Note: "Spicy" was included in the title because as written this has serious kick. Remember that you can always take down the heat in a recipe by removing the seeds from jalapeños (or any pepper) and cutting back on the amount of hot spices like smoked paprika or cayenne. 

If you have a favorite type of chili I would love to hear about it in the comments!

Five Plant-Based Proteins & How to Use Them

With Earth Month still going strong, I wanted to talk sustainability as it relates to our food choices (in case you missed it, see last week's post on how I made my kitchen more green!). I once heard a conference presenter state three simple ways that we can all make more sustainable food choices and it has really stuck with me ever since:

  1. Eat only as much food as you need (as opposed to routinely over-eating)
  2. Minimize food waste as much as possible
  3. Focus on plants, cut back on animal products

I loved how realistic these were (she wasn't telling everyone to go vegan tomorrow) and I also think this gives us something concrete to work on. Many of you are probably thinking, "so what do I eat instead?" Here are five plant proteins with some suggestions for how to use them:


If you have followed me on Instagram for a while, you know how much I love garbanzo beans (aka chickpeas). The canned version is a definite pantry staple in my house as they are so incredibly versatile. You can use them to make homemade hummus, add them to salads, or season/roast them to eat for a salty/crunchy snack. 

hummus plates.JPG


Edamame is another term for a whole soybean, the highest protein bean/lentil out there! Most people are probably familiar with them in the context of sushi (steamed and salted), but I also buy them frozen (pre-shelled) so I can add them into stir-fry, noodle dishes or fried rice for color, texture and protein.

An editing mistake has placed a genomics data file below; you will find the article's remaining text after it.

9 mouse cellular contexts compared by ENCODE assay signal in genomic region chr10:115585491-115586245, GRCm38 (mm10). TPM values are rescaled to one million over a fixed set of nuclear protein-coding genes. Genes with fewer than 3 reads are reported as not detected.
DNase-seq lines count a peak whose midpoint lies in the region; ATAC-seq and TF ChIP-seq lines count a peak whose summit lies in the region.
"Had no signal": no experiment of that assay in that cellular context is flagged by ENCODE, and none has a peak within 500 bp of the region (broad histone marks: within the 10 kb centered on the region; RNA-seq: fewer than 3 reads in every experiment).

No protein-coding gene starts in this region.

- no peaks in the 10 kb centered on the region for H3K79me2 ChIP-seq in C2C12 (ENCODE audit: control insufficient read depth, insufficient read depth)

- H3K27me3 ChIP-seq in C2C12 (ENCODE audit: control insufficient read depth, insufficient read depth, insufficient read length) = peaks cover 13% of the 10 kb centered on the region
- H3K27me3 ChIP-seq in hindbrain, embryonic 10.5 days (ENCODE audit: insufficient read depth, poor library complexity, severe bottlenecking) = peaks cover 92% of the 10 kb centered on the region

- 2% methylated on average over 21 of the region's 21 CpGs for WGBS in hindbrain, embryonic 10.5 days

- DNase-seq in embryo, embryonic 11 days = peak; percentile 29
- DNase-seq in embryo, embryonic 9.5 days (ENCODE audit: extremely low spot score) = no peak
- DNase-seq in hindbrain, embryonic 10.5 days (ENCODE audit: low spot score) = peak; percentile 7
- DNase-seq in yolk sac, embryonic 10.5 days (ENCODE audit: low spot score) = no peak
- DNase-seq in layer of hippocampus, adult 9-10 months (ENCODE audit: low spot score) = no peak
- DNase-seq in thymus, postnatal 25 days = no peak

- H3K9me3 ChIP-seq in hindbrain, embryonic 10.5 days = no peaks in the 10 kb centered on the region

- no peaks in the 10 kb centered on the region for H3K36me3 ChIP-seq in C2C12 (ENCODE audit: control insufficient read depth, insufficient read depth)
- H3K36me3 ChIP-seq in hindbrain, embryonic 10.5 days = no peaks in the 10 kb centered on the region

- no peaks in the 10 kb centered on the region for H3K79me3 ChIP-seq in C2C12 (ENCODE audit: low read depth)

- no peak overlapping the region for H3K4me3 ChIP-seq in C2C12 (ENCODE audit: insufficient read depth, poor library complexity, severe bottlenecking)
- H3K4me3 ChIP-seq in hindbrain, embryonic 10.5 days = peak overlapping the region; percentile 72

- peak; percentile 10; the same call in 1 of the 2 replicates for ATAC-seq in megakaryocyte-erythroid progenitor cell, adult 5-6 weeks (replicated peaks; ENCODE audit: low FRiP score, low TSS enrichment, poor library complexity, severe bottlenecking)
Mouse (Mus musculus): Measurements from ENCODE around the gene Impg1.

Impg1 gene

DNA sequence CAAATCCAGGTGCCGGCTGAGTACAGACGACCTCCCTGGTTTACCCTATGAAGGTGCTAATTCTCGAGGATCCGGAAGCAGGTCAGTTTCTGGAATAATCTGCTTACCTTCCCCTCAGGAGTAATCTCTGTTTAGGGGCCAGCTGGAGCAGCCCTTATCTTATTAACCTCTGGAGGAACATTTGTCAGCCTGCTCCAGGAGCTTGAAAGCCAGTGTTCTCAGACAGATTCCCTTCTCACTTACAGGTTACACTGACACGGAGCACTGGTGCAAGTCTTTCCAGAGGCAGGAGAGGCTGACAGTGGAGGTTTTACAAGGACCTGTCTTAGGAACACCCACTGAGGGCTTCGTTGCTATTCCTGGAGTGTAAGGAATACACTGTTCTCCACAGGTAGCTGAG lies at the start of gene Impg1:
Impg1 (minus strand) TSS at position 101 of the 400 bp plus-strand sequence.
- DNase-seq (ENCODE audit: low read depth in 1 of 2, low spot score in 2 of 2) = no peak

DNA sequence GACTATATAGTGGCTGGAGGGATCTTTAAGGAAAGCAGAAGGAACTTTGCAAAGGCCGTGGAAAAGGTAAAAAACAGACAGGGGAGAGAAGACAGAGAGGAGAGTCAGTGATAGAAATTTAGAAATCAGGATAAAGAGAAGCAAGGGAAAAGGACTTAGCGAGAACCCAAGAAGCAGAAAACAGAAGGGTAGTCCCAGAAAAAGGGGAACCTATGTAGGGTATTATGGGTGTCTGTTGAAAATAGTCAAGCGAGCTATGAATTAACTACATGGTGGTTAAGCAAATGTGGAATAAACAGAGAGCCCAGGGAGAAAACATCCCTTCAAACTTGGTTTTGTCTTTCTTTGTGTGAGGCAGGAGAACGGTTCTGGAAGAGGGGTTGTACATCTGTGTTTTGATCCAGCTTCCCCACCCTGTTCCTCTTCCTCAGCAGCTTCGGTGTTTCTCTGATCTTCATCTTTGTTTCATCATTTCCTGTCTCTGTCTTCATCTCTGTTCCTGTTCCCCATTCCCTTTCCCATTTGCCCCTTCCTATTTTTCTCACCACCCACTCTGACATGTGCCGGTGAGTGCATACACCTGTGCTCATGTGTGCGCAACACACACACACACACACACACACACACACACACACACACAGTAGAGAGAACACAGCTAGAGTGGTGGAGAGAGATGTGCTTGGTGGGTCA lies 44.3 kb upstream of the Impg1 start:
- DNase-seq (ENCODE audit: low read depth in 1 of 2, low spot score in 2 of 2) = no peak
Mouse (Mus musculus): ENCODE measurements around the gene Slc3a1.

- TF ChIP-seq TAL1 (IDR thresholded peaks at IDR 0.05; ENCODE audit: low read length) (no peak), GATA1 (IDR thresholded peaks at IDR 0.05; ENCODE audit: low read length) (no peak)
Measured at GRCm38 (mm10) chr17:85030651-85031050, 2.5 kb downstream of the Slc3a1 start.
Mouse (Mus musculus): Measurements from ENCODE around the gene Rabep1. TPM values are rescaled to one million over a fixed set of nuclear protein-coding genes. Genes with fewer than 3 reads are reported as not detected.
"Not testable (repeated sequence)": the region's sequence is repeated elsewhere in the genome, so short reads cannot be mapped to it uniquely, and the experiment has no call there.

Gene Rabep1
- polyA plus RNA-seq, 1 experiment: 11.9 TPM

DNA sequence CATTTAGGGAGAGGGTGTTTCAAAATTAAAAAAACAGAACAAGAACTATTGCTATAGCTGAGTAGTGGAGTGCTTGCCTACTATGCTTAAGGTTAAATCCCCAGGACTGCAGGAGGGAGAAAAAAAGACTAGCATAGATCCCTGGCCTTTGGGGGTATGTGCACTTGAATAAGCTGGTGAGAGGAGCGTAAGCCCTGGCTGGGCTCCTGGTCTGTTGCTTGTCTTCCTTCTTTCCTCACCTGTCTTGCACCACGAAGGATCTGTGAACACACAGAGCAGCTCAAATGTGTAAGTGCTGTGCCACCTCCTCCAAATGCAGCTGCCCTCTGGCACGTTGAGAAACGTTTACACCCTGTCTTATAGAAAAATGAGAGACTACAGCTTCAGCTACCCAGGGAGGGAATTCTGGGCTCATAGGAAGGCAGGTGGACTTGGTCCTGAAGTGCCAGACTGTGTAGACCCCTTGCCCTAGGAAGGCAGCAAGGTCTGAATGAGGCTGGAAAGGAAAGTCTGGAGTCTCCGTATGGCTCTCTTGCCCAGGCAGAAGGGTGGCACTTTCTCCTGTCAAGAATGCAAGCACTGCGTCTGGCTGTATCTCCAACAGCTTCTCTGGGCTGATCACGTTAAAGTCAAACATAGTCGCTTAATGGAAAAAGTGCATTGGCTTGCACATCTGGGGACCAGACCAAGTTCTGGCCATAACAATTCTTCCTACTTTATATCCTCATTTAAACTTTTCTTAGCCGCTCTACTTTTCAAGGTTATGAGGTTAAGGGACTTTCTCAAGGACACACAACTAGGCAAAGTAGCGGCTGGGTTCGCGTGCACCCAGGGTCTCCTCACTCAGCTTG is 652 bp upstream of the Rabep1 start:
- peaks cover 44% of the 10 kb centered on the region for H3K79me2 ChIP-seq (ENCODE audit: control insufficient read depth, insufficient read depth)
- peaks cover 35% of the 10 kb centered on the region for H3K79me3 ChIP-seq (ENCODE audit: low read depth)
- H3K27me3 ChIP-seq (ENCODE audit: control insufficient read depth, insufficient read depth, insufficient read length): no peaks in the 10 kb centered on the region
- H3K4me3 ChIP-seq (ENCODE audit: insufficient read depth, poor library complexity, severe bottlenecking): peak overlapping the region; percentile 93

Peanuts and/or Peanut Butter

Did you know peanuts are actually a legume, not a nut? You learn something new every day. Of all of the "nuts" that they are generally lumped in with, peanuts are the most protein dense with 7 grams per serving. There's way more to PB than just sandwiches, like creamy peanut noodles, or peanut-based salad dressings. You can also add it to smoothies for an extra nutritional punch, or add crushed peanuts to salad or curry as a finishing touch.  

Kale Salad with Peanuts.JPG

Hemp Seeds

These are a relatively newer trend compare to others and might be a little bit more difficult to find. If you can get a hold of them, I would highly recommend! I buy them at Trader Joe's and love their nutty taste and soft texture (compared to most other seeds). With 10 grams or protein per three tablespoons, these are an easy way to add protein to just about anything. They are also a good source of iron and magnesium.

Soy Milk

This is a great alternative to cow's milk if you are lactose intolerant, or if you just want to experiment with some non-dairy options. Soy is the only milk substitute that is comparable in terms of protein, plus it's a naturally good source of omega-3 fatty acids and I like the creaminess it adds to oatmeal. Many people also use it in lattes/cappuccinos!


Once you start experimenting, it becomes fun to try some new and interesting foods. When it comes to protein, the key is variety and timing (spreading intake throughout the day instead of all at one meal). Hopefully this provided some new insight on plant-based protein sources!

Setup Your Kitchen for Cooking Success

Subscribe to get my 3-day email course!

Powered by ConvertKit